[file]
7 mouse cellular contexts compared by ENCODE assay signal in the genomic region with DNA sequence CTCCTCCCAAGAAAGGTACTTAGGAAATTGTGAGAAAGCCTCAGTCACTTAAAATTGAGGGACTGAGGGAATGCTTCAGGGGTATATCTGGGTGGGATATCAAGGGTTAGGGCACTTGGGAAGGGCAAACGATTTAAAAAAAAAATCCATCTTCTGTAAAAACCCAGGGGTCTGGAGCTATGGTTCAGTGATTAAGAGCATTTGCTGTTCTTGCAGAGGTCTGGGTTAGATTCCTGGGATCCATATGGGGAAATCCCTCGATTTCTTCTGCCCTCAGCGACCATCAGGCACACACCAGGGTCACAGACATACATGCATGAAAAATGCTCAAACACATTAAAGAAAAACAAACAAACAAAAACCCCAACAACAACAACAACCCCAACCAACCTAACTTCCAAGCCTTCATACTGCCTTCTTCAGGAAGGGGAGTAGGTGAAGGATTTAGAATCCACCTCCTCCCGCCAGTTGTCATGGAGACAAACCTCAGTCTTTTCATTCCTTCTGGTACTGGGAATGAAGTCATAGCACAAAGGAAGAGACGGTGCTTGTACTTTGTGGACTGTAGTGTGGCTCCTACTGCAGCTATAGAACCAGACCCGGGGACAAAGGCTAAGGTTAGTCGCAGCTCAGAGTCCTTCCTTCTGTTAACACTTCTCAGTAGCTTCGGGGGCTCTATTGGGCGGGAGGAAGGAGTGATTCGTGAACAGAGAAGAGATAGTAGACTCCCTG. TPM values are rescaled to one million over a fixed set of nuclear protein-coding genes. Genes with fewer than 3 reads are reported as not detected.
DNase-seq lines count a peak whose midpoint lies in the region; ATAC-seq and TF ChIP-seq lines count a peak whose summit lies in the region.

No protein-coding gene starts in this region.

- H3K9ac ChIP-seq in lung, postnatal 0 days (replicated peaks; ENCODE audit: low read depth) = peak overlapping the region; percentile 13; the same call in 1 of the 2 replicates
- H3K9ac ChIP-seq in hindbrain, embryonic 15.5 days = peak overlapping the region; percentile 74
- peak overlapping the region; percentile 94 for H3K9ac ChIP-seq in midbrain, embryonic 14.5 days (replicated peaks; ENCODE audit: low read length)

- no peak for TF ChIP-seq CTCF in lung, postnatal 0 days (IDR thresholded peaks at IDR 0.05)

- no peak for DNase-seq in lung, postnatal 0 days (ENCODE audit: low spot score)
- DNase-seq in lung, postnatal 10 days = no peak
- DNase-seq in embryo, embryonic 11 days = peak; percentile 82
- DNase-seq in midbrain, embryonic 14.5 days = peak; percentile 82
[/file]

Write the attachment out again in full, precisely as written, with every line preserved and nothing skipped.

7 mouse cellular contexts compared by ENCODE assay signal in the genomic region with DNA sequence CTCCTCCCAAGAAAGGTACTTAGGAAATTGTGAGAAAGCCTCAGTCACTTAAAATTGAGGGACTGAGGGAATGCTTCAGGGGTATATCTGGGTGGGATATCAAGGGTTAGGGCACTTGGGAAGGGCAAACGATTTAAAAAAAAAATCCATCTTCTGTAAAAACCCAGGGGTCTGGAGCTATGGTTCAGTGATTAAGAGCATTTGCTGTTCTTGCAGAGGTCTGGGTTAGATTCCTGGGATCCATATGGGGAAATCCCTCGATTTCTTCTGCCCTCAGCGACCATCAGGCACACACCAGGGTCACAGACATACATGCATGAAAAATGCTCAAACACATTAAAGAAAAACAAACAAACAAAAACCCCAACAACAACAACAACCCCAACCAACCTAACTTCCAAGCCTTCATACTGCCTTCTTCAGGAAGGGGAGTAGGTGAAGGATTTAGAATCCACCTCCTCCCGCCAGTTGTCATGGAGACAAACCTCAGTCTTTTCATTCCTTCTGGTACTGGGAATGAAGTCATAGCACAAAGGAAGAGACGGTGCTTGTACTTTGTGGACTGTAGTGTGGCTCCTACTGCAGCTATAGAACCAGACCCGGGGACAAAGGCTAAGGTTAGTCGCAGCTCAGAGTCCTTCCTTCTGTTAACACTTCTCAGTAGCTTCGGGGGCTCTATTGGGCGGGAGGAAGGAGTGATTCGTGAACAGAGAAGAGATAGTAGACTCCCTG. TPM values are rescaled to one million over a fixed set of nuclear protein-coding genes. Genes with fewer than 3 reads are reported as not detected.
DNase-seq lines count a peak whose midpoint lies in the region; ATAC-seq and TF ChIP-seq lines count a peak whose summit lies in the region.

No protein-coding gene starts in this region.

- H3K9ac ChIP-seq in lung, postnatal 0 days (replicated peaks; ENCODE audit: low read depth) = peak overlapping the region; percentile 13; the same call in 1 of the 2 replicates
- H3K9ac ChIP-seq in hindbrain, embryonic 15.5 days = peak overlapping the region; percentile 74
- peak overlapping the region; percentile 94 for H3K9ac ChIP-seq in midbrain, embryonic 14.5 days (replicated peaks; ENCODE audit: low read length)

- no peak for TF ChIP-seq CTCF in lung, postnatal 0 days (IDR thresholded peaks at IDR 0.05)

- no peak for DNase-seq in lung, postnatal 0 days (ENCODE audit: low spot score)
- DNase-seq in lung, postnatal 10 days = no peak
- DNase-seq in embryo, embryonic 11 days = peak; percentile 82
- DNase-seq in midbrain, embryonic 14.5 days = peak; percentile 82